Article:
The poll itself has been funded by the thinktank British Future and comes only three days before the changes relating to the two countries come into effect. Clearly it has been designed to have an impact on the overall debate.

Generally I am wary about polls funded by interest groups without being able to see the detailed data myself. In this case I’m having to rely on the way the paper is reporting the findings. It notes:-

“…British people are happy to accept migrants from the east of Europe who learn English, get a job, pay taxes and become part of their local community.

As many as 68% of those asked said they would be happy for migrants to come on those terms. That sentiment was particularly strong among people aged between 35 and 44, with 72% supporting their right to come to live and work in the UK….

…the new poll finds that only one in four Britons (24%) believe that restricting the free movement of people, while staying in the EU, should be one of the government’s priorities. A similar proportion (26%) said leaving the EU should be a priority if it does not change its rules on allowing people to come to the UK.

Nearly half (45%) said that enforcing the minimum wage was one of the most important ways of stopping business undercutting British workers by paying European workers less. Around one in five (22%) believed in the importance of managing the impact of immigration by, for example, giving more support to areas heavily affected.

The polling also showed that, while a significant majority did want a tightening of the welfare system (63%), just 2% of those asked believed that there was nothing migrants from Romania and Bulgaria could do to be accepted. This compares with 69% who said that learning the English language should be a priority for migrants, and 64% who said getting a job and paying taxes were among the key things to do….”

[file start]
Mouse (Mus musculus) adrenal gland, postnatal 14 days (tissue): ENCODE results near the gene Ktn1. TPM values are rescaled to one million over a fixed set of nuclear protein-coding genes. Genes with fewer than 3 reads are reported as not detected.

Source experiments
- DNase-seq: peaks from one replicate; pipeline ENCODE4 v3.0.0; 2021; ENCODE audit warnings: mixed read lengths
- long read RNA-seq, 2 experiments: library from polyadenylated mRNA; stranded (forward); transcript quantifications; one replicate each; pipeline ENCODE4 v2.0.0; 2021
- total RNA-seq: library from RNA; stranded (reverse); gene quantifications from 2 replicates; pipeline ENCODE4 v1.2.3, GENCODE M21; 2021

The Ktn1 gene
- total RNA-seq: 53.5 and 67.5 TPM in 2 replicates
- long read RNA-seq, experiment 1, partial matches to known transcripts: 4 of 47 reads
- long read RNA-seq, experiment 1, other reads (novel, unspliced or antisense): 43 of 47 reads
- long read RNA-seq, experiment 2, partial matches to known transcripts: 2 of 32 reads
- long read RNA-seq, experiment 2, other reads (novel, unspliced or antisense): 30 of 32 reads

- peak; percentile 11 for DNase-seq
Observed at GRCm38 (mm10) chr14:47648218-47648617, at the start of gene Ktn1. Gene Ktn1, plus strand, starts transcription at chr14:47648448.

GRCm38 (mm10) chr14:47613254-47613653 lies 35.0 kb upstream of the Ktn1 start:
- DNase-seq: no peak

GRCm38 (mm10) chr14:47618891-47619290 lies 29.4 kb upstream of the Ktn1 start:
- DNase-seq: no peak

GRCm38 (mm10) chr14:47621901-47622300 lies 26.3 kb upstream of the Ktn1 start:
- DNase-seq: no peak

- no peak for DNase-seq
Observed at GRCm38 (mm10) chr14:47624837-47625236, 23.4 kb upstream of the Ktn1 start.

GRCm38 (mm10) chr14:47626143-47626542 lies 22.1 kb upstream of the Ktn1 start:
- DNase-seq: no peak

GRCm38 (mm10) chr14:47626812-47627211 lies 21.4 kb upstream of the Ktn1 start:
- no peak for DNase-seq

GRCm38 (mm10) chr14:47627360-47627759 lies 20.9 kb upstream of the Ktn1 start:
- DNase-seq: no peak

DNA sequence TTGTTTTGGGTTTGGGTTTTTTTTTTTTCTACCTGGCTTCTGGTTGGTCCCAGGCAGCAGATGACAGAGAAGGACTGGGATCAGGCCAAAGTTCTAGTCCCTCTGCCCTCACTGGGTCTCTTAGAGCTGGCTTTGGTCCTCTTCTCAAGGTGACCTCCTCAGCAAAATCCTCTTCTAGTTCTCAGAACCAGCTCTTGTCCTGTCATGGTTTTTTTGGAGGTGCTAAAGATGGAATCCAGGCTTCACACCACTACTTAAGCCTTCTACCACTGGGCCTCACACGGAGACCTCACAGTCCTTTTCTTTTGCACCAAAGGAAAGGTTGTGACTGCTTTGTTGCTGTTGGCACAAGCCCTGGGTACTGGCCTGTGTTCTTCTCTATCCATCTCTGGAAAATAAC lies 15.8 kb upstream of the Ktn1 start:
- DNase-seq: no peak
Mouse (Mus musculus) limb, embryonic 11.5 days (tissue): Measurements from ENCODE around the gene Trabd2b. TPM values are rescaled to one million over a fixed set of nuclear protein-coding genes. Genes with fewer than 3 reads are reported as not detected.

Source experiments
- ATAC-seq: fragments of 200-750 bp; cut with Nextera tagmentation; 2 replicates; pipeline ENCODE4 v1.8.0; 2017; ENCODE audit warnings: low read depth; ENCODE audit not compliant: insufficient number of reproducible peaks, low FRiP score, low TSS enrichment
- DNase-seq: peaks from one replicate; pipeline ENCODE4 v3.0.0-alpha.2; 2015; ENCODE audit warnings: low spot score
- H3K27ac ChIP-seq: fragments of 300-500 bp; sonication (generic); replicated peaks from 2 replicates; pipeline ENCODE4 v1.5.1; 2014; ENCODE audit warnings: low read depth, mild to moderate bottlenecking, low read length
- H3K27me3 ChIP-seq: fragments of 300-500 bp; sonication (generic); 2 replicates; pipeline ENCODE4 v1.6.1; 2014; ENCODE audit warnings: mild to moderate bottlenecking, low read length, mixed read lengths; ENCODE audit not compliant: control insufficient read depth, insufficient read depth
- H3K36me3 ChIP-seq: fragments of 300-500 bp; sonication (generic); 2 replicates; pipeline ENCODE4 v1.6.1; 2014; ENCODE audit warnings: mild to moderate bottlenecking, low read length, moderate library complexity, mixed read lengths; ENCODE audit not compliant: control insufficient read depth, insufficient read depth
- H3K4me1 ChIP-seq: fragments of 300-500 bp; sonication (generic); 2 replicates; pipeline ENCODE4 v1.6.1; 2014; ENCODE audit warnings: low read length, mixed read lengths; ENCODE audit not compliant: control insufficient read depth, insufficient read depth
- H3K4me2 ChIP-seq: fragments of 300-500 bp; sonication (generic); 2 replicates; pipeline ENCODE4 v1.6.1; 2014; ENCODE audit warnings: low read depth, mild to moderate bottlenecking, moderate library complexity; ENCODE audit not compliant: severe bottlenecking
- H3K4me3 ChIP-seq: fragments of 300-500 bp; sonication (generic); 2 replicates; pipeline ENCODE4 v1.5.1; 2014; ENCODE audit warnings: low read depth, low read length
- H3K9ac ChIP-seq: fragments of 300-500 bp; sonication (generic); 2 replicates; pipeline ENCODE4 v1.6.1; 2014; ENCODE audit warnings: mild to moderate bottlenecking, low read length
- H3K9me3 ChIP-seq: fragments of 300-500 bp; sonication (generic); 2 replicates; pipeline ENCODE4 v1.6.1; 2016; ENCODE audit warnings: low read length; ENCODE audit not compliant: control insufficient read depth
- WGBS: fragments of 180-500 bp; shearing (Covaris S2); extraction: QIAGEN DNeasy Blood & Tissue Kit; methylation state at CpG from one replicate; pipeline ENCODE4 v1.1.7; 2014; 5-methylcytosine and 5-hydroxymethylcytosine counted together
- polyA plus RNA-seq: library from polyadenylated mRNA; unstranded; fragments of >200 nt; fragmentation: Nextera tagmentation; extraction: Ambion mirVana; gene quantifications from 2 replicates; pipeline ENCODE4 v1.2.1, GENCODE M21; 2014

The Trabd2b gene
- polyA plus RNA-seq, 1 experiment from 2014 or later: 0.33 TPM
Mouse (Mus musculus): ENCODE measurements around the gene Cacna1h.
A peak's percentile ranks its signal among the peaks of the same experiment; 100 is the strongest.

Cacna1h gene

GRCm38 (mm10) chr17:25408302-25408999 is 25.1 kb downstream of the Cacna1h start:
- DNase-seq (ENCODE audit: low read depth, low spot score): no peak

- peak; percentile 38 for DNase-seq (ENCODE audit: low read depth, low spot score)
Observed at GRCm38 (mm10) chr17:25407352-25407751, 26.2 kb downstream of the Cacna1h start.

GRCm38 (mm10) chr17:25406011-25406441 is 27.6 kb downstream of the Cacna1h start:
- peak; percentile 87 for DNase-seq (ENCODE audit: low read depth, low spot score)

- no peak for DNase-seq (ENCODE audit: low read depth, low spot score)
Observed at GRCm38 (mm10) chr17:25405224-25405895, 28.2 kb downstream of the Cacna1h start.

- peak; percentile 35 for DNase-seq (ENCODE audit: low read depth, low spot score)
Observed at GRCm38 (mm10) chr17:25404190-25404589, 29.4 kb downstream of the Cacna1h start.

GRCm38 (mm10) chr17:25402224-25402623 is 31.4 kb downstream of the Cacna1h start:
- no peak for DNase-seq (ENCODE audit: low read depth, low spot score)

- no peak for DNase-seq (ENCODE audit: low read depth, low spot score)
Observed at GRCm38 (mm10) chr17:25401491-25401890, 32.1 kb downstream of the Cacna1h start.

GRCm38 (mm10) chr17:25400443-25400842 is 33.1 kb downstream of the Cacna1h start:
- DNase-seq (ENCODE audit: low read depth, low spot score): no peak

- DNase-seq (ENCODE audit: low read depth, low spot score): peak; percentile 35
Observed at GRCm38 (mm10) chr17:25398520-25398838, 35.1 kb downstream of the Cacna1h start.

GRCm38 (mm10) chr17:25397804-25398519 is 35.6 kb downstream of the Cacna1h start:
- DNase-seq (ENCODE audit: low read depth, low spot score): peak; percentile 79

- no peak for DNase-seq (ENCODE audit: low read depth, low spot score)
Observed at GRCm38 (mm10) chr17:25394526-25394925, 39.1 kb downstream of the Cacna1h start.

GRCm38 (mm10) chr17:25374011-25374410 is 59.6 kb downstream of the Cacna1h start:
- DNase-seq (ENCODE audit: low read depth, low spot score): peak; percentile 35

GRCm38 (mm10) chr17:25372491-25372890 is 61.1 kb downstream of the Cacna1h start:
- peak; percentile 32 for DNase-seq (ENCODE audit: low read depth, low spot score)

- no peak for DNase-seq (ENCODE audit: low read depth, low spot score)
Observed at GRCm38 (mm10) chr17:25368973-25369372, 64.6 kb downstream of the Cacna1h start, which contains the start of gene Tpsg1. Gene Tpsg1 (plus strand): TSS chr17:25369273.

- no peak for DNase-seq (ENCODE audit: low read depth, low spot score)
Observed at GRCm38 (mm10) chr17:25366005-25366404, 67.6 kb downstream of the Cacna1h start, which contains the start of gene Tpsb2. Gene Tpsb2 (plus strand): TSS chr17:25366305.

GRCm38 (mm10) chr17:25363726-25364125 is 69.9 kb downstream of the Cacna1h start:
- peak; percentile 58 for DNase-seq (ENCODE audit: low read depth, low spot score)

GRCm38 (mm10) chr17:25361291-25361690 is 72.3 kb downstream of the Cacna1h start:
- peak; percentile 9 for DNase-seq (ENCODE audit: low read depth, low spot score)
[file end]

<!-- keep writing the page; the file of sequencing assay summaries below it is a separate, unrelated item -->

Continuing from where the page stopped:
Until the detailed dataset is published it is hard to comment on issues like the way the questions were formulated.

The poll detail is now available

The actual poll question that the Observer put on its front page was:-

“Romanians and Bulgarians coming to Britain have got to learn the language, work hard and pay taxes, fit in and be part of the community. If they do that, we should welcome them to the UK”
two in three (68%) agree, while 13% disagree.

Mike Smithson

Blogging from OUTSIDE the Westminster bubble since 2004




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2013: The year when according to political punters, at least, nothing changed very much

Saturday, December 28th, 2013

December 2012 compared with December 2013

The chart says it all. There has been almost no change in prices on the Betfair exchange on the outcome of GE2015.

The prices on a CON and LAB majority have edged down a bit with no overall majority moving up a notch.

    The big differences between now than then have been the resilience UKIP in the polls and the fact that the election is now little more than 16 months away.

Labour’s polling lead over the Tories is down a couple of points on a year ago but the gap seems to be remarkably stubborn. Even in the very bad period for Labour in the late summer Miliband’s party continued to see reasonable polling gaps.

There were 3 surveys that had the two parties level-pegging but those moved back sharply in surveys that followed from ICM, Ipsos-MORI and YouGov.

Quite the worst set of numbers for the blues were in Lord Ashcroft’s massive 12.8k sample of the key LAB>CON and LD>CON battlegrounds where the swing to Miliband’s party was considerably larger than in the national polls.

It is very hard to see a pathway to a CON majority.

Mike Smithson

Blogging from OUTSIDE the Westminster bubble since 2004